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"This is my ending and my new beginning, nostalgia..."

I'm not entirely sure what it is I do here. But let's keep it real, when it comes to games journalism, most of you folks are only concerned with getting your news fresh and quick and your reviews fast and hard.

You want to know what your favorite gaming site is going to rate Modern Warfare 3 rather than know what meaningful story the reviewer took away from it. And you wouldn't be wrong to wonder that. I want to know if it's worth playing just like you, but it seems writers today only cover the surface of the game, pandering to an "I Want It Now" audience, and failing to relay what the game actually is. That's just not interesting enough for me.

As a life long player, enthusiast, and rehabilitated addict of videogames, I can't bring myself to debase what I consider an art form I love to mere categories and stats. A game is more than the sum of its parts. The writers who chose to only see games by the old GamePro method of Graphics, Sound, Control and Fun Factor are no better than men who only choose to see women as lips, breasts, hips and ass. A woman is more than a walking checklist-- there is a personality under that lovely exterior. Now I like a woman's assets as much as the next man, if not more, but healthy relationships aren't built on features alone -- they're defined by experience. Like I said earlier, I've known videogames all my life: How could I treat her like a random flirtation when she means more to me than that?

But when dollars are figuratively bursting out of publishers' pockets, and perfect "10"s start popping up in reviews of Grand Theft Auto 4, you gotta suspect something slutty just went down. Let's backtrack for a moment and acknowledge that it's true to a certain extent, that when a gamer sits down with his game for the first time, he's bound to notice how pretty said game is. But give that same gamer some actual time with the experience of playing, and he's going to make a connection if the game is right for him. He's going to go beneath the surface and take part in a unique experience, both on and off the game. This is what games journalism should be about -- the experience, not the surface. Of course, what do I know about games journalism? I have a hard time even swallowing the "journalism" part of that title. Perhaps it's time someone coined a new name for what it is we do here, "Game Porn," maybe.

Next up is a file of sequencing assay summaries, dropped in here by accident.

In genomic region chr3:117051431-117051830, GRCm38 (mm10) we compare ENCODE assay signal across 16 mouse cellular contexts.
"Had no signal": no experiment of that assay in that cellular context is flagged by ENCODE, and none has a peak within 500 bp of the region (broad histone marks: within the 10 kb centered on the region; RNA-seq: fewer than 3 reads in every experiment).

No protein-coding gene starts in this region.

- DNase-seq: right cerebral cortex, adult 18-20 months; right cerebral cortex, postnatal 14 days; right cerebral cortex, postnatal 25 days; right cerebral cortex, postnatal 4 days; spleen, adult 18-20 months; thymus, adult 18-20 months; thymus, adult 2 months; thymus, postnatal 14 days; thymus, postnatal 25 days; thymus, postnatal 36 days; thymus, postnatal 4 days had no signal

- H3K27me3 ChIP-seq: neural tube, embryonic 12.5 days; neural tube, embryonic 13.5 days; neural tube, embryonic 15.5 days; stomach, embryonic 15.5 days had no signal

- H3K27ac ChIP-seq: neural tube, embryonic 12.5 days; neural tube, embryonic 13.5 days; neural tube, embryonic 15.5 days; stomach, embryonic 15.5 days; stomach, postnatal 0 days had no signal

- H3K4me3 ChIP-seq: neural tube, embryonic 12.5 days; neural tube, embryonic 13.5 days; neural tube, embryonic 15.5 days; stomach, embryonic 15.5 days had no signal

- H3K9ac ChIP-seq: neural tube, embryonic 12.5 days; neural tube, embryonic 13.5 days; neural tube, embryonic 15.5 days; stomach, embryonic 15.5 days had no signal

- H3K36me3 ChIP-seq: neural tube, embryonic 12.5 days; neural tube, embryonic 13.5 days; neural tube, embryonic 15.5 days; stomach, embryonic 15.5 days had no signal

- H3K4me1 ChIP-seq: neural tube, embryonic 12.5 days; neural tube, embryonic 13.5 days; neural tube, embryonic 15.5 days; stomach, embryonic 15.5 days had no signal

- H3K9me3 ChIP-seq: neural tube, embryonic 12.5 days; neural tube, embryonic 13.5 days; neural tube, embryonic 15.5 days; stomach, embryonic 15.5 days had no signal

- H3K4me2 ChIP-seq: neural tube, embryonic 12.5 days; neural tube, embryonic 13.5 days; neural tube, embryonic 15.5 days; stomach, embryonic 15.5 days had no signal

More writers are concerned with getting review copies, an E3 pass, and posting the same news that's going to be posted on every webpage, RSS feed and social network not 5 minutes after the person who broke the story posted it. Now look, I'm just as into getting free games as anyone else. In fact, if you're a PR rep, feel free to send games at my leisure. And as for E3: Yes, please. But, the difference between an actual writer and a so-called games "journalist" is one's integrity is not for sale and the other's is.

The deeper I get into this industry, the more I start to feel like Ryan Gosling's character in The Ides of March. I won't spoil it for those who haven't yet seen it (see it), but I'm wading in a pool of corruption and, frankly, I'm not that good of a swimmer. All I see are a bunch of shirtless dudes tossing around the same beach ball, and not a woman or beer in sight. I think I'm going to get out of the water while my torso is still dry. If you need me, I'll be over by the back of the gate where the cool kids hang, smoking menthols and reminiscing about how much better Pizza Hut tasted when they had the Street Fighter II arcade in the lobby. Word.

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